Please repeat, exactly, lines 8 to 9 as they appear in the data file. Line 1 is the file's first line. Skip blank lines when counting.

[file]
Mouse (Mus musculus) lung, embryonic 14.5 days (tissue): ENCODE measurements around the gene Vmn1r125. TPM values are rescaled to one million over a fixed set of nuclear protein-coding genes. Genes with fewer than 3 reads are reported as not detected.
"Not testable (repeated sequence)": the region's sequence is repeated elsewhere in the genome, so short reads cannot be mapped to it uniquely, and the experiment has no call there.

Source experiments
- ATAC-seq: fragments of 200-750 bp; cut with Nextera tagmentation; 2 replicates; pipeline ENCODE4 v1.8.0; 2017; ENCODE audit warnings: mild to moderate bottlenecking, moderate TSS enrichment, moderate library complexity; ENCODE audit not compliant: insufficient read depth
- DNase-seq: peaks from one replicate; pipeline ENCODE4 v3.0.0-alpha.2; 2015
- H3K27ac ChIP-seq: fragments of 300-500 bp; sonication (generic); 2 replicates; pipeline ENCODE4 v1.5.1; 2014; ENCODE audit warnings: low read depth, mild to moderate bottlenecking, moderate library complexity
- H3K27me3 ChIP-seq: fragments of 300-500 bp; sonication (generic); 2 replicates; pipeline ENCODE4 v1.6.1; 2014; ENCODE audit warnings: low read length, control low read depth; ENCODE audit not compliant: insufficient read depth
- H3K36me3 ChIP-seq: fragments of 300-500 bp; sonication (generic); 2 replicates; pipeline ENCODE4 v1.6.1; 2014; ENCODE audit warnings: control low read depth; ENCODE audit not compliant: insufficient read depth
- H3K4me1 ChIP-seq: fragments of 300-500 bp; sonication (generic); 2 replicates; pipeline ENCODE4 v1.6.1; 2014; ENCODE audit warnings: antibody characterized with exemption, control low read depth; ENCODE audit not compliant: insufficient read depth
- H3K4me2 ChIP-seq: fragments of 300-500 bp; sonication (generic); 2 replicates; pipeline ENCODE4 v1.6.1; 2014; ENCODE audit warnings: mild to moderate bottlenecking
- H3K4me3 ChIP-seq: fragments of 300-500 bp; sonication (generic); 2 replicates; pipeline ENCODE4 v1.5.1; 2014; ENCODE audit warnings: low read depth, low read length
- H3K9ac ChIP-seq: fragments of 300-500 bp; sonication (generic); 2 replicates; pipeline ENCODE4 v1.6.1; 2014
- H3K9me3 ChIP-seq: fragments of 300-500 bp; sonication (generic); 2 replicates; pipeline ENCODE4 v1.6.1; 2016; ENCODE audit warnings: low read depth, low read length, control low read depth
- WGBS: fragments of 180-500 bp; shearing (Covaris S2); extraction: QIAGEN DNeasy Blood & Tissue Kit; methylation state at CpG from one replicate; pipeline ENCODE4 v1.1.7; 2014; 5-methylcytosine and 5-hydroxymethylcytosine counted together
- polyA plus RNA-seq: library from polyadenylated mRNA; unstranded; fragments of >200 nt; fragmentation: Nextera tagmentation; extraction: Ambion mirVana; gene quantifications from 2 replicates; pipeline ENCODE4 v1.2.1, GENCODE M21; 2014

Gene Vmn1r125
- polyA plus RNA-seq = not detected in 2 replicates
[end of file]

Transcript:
- H3K36me3 ChIP-seq: fragments of 300-500 bp; sonication (generic); 2 replicates; pipeline ENCODE4 v1.6.1; 2014; ENCODE audit warnings: control low read depth; ENCODE audit not compliant: insufficient read depth
- H3K4me1 ChIP-seq: fragments of 300-500 bp; sonication (generic); 2 replicates; pipeline ENCODE4 v1.6.1; 2014; ENCODE audit warnings: antibody characterized with exemption, control low read depth; ENCODE audit not compliant: insufficient read depth